Monday morning, as I was driving my girl to school, the DJ’s on the radio were talking about a young woman named Holly , who recently died of cancer. She was a vibrant twenty-six-year-old and had so much life ahead of her.
The day after Holly died, her parents found a list she wrote of Facebook in the days before she passed. In the list, she ticks off things that won’t matter to you anymore when death comes knocking, and she suggests letting those things go long before then. She suggests ideas such as not letting traffic ruin your day, taking as much care of your mental and spiritual health as you do your physical health, and learning to be grateful. Her list isn’t that long but it’s chocked full of meaningful ideas, things she wishes she had done differently and moments she’s thankful for having.
As the DJ’s talked about the list, they began adding ideas of their own. The first one was to put the phone down and be present in every precious moment. One of them said we all need to stop trying to capture the best picture to post on social media so that the whole world knows how fabulous our life is and how much fun we have every day.
I started to cry.
This summer, I took a hiatus from all social media because I knew that pressure and was feeling it. I watched games and concerts from behind my phone screen so I could have a record of every moment. Taking a break allowed me to realize how much I was missing emotionally by viewing it through the lens of my camera.
But my tears were also for another reason. I knew that at that very moment, my dear friend Melise was sitting by her dad’s side as he nears the final moments of his life. Melise’s dad, Steve Smith, was THE photographer in my hometown. He owned a studio, and he had the contract on every school picture that went in every yearbook. He took every football team photo, every baseball team photo, every marching band photo. After I sat and thought about it, Steve most likely took every single professional photo of me between 1982 and 1995.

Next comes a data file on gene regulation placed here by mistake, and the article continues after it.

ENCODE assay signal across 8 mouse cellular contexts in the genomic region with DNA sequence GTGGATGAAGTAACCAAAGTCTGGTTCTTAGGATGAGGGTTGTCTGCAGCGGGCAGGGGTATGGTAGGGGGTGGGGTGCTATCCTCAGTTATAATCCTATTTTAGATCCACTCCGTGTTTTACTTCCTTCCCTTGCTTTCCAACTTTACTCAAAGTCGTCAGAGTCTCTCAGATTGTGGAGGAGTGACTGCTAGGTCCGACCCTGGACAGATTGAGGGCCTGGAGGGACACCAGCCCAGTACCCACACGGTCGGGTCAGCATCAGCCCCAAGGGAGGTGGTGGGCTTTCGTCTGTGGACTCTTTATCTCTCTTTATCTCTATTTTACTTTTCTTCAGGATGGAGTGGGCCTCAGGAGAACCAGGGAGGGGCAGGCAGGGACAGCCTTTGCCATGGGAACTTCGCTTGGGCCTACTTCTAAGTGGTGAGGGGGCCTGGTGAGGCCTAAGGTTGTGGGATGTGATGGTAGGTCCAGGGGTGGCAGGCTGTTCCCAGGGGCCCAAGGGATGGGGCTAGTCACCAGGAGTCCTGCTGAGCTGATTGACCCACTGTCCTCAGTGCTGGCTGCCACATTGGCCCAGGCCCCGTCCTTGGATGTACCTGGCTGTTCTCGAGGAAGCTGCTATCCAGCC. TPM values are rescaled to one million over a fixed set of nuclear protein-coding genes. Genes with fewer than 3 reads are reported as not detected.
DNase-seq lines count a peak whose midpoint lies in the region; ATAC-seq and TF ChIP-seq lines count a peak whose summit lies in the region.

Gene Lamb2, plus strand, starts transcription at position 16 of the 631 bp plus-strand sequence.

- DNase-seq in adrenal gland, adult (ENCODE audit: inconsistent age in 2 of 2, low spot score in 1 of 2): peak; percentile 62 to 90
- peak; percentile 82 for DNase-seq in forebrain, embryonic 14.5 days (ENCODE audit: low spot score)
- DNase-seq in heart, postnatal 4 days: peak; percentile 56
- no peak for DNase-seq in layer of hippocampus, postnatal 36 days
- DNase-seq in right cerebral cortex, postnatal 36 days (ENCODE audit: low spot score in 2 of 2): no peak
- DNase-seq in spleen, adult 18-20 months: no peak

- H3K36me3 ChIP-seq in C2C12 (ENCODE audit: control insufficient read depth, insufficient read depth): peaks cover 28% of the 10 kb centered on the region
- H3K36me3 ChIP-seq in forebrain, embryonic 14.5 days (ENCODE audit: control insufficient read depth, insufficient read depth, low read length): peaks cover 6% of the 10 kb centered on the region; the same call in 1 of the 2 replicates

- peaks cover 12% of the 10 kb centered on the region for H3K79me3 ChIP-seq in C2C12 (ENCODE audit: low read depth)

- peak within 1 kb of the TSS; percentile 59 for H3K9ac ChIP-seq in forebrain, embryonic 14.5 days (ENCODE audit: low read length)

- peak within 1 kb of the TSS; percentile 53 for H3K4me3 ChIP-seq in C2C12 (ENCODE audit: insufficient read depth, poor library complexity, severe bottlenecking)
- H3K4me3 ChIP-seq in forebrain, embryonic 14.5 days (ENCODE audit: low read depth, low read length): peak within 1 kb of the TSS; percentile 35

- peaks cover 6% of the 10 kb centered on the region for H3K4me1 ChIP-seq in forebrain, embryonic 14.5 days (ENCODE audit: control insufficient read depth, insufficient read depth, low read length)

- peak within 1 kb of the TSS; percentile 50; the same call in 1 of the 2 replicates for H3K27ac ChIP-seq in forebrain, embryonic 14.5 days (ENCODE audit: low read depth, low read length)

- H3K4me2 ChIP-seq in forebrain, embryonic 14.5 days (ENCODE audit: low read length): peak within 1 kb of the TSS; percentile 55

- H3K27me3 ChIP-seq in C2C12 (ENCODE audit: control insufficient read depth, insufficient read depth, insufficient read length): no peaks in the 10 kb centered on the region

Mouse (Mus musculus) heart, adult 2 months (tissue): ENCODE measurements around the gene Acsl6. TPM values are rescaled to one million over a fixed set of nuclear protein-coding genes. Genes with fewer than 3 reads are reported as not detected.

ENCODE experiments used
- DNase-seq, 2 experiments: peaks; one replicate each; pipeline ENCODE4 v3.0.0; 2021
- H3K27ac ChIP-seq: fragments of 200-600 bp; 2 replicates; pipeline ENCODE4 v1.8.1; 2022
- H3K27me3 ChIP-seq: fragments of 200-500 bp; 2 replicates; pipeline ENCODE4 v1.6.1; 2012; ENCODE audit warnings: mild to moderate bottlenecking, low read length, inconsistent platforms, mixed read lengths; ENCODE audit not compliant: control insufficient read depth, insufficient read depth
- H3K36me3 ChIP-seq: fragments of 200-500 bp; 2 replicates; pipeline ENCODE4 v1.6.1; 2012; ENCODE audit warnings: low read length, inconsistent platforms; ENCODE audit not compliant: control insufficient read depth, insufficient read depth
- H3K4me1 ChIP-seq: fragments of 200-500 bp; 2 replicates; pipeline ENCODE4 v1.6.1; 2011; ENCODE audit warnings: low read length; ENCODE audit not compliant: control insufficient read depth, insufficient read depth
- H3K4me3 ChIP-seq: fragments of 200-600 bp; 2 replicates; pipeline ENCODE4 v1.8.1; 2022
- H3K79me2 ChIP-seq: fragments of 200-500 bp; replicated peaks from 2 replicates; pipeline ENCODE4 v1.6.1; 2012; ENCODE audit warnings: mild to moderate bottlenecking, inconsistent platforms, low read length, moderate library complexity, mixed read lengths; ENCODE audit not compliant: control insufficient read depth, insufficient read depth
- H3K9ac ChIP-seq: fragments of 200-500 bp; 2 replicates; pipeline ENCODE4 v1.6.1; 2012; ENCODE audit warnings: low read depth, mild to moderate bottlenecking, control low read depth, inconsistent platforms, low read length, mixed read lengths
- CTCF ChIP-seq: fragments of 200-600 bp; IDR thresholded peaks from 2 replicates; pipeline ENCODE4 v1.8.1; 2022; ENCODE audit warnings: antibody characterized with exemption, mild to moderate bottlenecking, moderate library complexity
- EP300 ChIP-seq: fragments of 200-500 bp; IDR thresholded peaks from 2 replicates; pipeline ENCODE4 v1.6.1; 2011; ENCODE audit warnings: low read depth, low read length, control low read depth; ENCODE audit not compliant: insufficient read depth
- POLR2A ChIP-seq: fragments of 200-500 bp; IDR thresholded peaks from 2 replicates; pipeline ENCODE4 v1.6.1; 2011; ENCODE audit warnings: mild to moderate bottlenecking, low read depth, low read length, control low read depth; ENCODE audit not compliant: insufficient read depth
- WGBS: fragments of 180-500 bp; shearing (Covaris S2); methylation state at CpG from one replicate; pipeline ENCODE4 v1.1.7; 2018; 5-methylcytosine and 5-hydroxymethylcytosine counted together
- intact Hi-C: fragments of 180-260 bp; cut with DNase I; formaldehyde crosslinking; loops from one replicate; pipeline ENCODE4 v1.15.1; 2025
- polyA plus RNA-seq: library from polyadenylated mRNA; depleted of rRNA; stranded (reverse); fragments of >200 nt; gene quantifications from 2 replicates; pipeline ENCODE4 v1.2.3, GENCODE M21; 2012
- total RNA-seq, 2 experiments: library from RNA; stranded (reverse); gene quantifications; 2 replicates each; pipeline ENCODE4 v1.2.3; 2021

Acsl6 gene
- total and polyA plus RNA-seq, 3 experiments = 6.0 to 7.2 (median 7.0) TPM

There isn’t a dance photo, prom photo, color guard photo, or school photo that can’t be traced back to Steve or his studio. In those days, we didn’t have smartphones. There was no such thing as a selfie. And film for snap and shoot cameras was a little pricey, so you didn’t waste it. If you wanted to remember an event, you needed to make sure it was memorable. If you wanted to look back at what you looked like your senior year, you looked at the portfolio Steve created for you.
Steve was hilarious when he did a photoshoot. He had a knack for bringing out the best smiles, the best smolders, the best of you. He would tell you how gorgeous you were and how your eyes sparkled and he would reach out to tilt your chin so his camera would actually catch that sparkle.
When my senior photo proofs came in my dad bought almost every shot because “I may never look this good again.”
He was probably right.
I appear to be laughing in so many of my homecoming and prom photos and that’s because I probably was. Steve was at every dance, and he saw the way we all passed around dates from year to year. He would always joke about who we brought this time.
I don’t have many pictures from these events, other than a handful my uncle would come to take with his “good camera.” My memories come from the ones I created and what Steve Smith recorded on film.
I hope that in the coming days when Steve meets Jesus face to face, that someone in heaven takes their picture. I don’t know if they do that in heaven, but I’d like to think so. And I hope we can all take a snapshot from Steve’s life and learn to put down our phones and be in the moment. Let the professionals take photos because it’s their job. Our job is to hold the hand of our spouse, run and chase our kids, listen to the music at the concert, and snuggle on the couch with your family. I promise you that I won’t complain if you don’t post a picture of all the moments and I’m betting you won’t miss all the postings about mine. Give your loved ones a kiss, hold on to the hug, and make memories with them while you are able.